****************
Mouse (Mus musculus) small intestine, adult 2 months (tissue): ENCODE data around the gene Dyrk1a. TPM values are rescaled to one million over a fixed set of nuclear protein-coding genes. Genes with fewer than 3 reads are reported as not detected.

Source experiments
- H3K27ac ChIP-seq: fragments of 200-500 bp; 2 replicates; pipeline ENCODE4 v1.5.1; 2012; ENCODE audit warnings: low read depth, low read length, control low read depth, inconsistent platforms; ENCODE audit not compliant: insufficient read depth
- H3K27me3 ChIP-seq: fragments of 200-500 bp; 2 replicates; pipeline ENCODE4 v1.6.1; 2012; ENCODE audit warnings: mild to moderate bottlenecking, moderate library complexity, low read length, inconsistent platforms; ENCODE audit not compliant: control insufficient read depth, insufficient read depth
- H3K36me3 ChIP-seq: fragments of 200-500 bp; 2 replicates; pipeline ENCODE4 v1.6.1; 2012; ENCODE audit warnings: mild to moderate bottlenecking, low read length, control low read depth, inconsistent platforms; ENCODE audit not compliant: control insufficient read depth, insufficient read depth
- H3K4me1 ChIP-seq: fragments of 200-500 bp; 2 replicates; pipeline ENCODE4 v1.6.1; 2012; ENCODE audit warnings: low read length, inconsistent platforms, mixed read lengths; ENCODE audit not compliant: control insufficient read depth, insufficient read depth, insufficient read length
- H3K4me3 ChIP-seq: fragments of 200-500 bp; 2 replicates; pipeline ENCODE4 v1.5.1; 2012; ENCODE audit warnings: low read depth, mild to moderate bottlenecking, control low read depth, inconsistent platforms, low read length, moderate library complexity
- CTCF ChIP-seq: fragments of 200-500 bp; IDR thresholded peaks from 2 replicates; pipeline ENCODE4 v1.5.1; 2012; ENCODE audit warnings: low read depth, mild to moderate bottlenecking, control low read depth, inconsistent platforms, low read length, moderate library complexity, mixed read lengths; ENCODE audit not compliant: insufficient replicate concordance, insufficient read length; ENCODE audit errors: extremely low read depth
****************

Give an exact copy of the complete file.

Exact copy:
Mouse (Mus musculus) small intestine, adult 2 months (tissue): ENCODE data around the gene Dyrk1a. TPM values are rescaled to one million over a fixed set of nuclear protein-coding genes. Genes with fewer than 3 reads are reported as not detected.

Source experiments
- H3K27ac ChIP-seq: fragments of 200-500 bp; 2 replicates; pipeline ENCODE4 v1.5.1; 2012; ENCODE audit warnings: low read depth, low read length, control low read depth, inconsistent platforms; ENCODE audit not compliant: insufficient read depth
- H3K27me3 ChIP-seq: fragments of 200-500 bp; 2 replicates; pipeline ENCODE4 v1.6.1; 2012; ENCODE audit warnings: mild to moderate bottlenecking, moderate library complexity, low read length, inconsistent platforms; ENCODE audit not compliant: control insufficient read depth, insufficient read depth
- H3K36me3 ChIP-seq: fragments of 200-500 bp; 2 replicates; pipeline ENCODE4 v1.6.1; 2012; ENCODE audit warnings: mild to moderate bottlenecking, low read length, control low read depth, inconsistent platforms; ENCODE audit not compliant: control insufficient read depth, insufficient read depth
- H3K4me1 ChIP-seq: fragments of 200-500 bp; 2 replicates; pipeline ENCODE4 v1.6.1; 2012; ENCODE audit warnings: low read length, inconsistent platforms, mixed read lengths; ENCODE audit not compliant: control insufficient read depth, insufficient read depth, insufficient read length
- H3K4me3 ChIP-seq: fragments of 200-500 bp; 2 replicates; pipeline ENCODE4 v1.5.1; 2012; ENCODE audit warnings: low read depth, mild to moderate bottlenecking, control low read depth, inconsistent platforms, low read length, moderate library complexity
- CTCF ChIP-seq: fragments of 200-500 bp; IDR thresholded peaks from 2 replicates; pipeline ENCODE4 v1.5.1; 2012; ENCODE audit warnings: low read depth, mild to moderate bottlenecking, control low read depth, inconsistent platforms, low read length, moderate library complexity, mixed read lengths; ENCODE audit not compliant: insufficient replicate concordance, insufficient read length; ENCODE audit errors: extremely low read depth